What if science would provide us with new ways to handle convicted criminals? Philosopher Rebecca Roache, along with a team of scholars at the Oxford Uehiro Center for Practical Ethics, has explored ways to create sentences worthy of sadistic criminals such as Hitler: Dr. Roache’s post on the Practical Ethics blog outlines how lifespan extension could enable life sentences spanning hundreds of years, while the technology of mind uploading could be used to create a simulated sentence of 1000 years of punishment, followed by few hundred years of rehabilitation – all in the matter of a few real-time hours. Psychoactive drugs could be adminstered to slow down the inmate’s perception of time and maximize experience of monotony. Also, robot prison officers could be employed to make the prison experience as unpleasant as possible, given that employing human prison guards necessitates keeping the prison humane enough for the personnel’s well-being. (Sic.)
Continue reading What do we talk about when we talk about enhanced punishments?
In the beginning of the 2001 movie A Beautiful Mind, John Nash has just started postgraduate studies. Unlike his classmates, he shuns classes and coursework, preferring instead to exercise his academic freedom to spend quality time with pen and paper, trying to come up with an original idea.
We’re not all wired to become Nobel laureates like Nash, but I do suppose no sapient being can content herself with rethinking along paths already walked. Thought karaoke may be prevalent and even necessary for the development of our own ideas, much like the art school student is tasked with copying the great masters in order to learn how their paintings work. However, I believe that coming up with original ideas (even small, sympathetic ones, not necessarily Nobel-worthy ones), the task that was the hardest in the first place, has become increasingly difficult in the past decades.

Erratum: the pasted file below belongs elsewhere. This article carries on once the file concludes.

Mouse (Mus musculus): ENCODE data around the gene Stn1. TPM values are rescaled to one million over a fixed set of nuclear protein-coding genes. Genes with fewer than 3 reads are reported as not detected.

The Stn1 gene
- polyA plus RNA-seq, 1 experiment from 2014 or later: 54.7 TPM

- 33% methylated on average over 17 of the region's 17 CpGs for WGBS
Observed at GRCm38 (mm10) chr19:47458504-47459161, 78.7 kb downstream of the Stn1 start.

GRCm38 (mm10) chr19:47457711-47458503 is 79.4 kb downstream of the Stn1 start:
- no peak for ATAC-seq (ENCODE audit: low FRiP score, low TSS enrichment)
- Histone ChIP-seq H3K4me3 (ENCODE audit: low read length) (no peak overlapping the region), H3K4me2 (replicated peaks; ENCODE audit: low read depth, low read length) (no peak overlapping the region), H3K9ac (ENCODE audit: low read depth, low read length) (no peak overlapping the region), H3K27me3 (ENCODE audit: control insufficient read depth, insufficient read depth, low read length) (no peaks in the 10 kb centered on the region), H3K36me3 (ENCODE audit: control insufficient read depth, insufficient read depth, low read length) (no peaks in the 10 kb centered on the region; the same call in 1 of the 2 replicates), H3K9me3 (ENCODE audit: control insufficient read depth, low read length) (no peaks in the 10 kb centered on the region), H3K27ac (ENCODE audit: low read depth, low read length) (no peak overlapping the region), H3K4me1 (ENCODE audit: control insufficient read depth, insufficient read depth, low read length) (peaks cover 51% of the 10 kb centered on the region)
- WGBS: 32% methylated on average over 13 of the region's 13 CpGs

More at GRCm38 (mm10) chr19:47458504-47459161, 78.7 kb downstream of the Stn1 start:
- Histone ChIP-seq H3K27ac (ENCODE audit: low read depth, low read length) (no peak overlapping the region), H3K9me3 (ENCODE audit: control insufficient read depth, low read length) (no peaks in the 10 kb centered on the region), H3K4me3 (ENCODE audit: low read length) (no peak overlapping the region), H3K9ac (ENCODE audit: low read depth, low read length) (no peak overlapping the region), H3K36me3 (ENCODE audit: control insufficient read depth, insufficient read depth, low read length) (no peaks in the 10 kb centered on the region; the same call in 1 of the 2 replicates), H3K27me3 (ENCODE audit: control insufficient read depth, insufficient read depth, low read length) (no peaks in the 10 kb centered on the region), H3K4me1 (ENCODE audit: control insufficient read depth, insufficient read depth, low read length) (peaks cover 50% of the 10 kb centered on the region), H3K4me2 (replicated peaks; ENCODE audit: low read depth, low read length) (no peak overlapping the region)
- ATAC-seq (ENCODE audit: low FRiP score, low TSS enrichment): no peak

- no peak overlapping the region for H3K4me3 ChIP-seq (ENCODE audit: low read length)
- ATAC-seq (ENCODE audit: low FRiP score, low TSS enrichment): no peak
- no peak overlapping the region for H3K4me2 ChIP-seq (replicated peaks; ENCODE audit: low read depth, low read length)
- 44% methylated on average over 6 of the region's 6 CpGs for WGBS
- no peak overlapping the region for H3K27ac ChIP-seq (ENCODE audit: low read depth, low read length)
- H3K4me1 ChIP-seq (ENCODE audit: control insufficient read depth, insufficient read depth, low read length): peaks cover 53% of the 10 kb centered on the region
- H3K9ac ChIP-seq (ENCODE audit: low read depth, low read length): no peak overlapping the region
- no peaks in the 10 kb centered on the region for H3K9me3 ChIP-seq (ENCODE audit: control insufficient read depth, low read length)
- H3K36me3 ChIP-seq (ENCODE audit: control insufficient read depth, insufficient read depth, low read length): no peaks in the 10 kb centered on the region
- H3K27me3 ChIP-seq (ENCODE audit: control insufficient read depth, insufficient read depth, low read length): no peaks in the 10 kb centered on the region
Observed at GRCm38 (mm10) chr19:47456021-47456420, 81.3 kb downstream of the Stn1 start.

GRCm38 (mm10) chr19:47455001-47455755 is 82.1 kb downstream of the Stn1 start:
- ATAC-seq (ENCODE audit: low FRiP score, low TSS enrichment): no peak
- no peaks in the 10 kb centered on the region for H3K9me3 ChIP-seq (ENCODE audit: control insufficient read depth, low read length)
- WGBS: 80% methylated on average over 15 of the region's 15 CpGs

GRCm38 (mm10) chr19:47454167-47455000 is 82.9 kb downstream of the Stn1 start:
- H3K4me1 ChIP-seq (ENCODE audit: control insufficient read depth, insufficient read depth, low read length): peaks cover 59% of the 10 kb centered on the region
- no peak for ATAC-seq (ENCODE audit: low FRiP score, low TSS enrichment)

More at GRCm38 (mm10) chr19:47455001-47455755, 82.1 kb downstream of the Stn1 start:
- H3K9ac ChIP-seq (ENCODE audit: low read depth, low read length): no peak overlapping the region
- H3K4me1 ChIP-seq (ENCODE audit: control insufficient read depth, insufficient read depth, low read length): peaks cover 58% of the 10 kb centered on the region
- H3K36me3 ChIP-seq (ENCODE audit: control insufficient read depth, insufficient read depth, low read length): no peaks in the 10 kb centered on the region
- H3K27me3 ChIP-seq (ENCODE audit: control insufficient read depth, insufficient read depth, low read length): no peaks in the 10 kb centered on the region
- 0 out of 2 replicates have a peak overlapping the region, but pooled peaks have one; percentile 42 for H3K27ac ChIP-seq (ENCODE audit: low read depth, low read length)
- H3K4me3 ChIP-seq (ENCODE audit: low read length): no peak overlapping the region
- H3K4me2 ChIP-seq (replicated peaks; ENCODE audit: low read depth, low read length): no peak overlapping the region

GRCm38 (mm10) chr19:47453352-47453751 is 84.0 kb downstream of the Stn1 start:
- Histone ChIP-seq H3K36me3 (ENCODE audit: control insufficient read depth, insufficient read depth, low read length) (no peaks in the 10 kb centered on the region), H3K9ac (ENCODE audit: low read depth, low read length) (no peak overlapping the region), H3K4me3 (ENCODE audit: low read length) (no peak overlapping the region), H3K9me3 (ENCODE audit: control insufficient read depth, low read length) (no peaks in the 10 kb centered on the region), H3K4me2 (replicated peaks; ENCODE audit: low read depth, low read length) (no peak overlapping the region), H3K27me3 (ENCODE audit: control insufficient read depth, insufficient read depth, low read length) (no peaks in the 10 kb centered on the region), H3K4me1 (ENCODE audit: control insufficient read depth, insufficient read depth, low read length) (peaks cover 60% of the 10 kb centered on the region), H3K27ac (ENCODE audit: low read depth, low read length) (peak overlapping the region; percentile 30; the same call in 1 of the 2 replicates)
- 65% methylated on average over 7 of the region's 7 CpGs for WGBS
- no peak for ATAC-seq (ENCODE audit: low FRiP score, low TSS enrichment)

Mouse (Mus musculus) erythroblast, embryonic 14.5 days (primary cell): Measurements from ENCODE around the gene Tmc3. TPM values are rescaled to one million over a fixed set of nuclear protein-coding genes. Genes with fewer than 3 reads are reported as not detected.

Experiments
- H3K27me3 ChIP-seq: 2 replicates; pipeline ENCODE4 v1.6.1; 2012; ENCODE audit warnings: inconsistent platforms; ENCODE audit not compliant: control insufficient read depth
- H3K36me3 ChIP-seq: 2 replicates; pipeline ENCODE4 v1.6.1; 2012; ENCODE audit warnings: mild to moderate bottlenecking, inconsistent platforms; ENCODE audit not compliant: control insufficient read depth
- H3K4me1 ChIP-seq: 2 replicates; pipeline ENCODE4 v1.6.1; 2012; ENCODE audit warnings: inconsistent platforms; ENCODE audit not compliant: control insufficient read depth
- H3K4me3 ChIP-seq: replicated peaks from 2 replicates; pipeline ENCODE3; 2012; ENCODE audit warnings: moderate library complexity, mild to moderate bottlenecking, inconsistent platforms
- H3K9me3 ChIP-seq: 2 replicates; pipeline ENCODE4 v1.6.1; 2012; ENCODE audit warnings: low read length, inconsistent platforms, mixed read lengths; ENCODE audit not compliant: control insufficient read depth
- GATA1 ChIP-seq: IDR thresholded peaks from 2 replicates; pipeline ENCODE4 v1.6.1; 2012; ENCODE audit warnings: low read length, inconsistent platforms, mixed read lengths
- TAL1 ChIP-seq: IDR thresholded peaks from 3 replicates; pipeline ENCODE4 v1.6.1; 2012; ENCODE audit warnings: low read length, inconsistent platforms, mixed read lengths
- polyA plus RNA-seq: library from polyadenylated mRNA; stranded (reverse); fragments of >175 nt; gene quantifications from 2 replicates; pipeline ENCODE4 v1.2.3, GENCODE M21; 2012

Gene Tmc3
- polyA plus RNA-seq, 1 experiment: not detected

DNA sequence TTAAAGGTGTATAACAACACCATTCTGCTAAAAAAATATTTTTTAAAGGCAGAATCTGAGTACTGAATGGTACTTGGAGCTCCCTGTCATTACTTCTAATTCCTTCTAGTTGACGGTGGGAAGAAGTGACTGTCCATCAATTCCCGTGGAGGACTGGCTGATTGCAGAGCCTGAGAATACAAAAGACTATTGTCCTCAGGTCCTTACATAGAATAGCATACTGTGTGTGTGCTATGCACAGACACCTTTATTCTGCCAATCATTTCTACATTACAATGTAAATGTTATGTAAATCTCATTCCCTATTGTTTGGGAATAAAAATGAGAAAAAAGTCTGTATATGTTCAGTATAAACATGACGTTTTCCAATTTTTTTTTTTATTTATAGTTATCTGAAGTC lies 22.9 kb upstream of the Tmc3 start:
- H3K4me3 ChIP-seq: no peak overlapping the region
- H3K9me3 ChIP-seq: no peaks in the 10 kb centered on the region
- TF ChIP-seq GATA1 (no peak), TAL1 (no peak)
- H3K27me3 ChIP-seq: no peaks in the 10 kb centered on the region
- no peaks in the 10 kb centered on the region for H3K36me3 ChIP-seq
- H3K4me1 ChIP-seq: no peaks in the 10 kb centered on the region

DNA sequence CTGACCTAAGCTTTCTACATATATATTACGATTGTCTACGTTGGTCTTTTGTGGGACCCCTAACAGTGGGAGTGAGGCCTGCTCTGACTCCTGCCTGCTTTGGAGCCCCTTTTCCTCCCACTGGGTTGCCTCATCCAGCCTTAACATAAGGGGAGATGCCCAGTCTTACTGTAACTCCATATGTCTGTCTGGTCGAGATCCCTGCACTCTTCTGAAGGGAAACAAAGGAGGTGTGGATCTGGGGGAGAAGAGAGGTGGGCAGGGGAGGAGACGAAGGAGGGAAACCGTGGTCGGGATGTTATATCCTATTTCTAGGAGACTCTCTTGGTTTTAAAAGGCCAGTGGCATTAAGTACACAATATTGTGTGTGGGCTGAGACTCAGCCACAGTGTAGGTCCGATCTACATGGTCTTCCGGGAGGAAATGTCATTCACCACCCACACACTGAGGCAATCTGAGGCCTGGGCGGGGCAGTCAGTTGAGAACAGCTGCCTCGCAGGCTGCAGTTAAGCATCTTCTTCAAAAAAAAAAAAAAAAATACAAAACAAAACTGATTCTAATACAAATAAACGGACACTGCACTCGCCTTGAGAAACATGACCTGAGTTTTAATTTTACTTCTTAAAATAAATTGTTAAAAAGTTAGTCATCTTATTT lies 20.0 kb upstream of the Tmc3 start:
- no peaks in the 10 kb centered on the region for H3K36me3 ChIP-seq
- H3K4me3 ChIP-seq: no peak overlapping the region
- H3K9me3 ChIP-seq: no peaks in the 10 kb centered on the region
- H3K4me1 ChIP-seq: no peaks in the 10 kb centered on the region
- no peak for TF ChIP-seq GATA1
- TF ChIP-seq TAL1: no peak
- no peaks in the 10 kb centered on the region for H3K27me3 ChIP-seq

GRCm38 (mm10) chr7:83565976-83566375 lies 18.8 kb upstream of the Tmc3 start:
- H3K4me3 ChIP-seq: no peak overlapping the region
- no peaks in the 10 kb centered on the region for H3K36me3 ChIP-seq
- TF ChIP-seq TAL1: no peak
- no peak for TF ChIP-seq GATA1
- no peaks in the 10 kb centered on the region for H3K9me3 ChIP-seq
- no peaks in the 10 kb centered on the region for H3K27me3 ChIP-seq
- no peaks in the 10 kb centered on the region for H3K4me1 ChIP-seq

Continue reading A Thought of One’s Own: Creative Thinking in the Age of Media Consumerism
When joining a gym, I measured myself up. I stepped on an InBody body composition analyzer; it looked pretty much like a scale except that it also had a handle that I was supposed to hold in the front of me for a moment while staying perfectly still. A small current of electricity was sent through my body, and bioimpedance levels revealed the amount of fat – which conducts electricity poorly – in my body. In a minute, I was shown my fat and muscle percentages with what appeared to be an astounding accuracy.
I was hooked. Soon, I was spending a great deal of my time online, researching everything from supplementation to optimal excercise regimes. I was determined to see a difference each time I stepped on the machine. Still, a part of me was wondering: whatever happened to the tape measure? Why did I get such a thrill out of knowing exactly how many calories my body consumes in rest? How come we desire such detailed information about ourselves, and why do we want to optimize results when, in the olden days, amateur sports were about having fun? Why does the whole western world seem to have an OCD, and why am I loving it?
Continue reading Hacking the Self: Are Life Hacking and QS Perfectionist Self-Sabotage or Superhuman Self-Realization?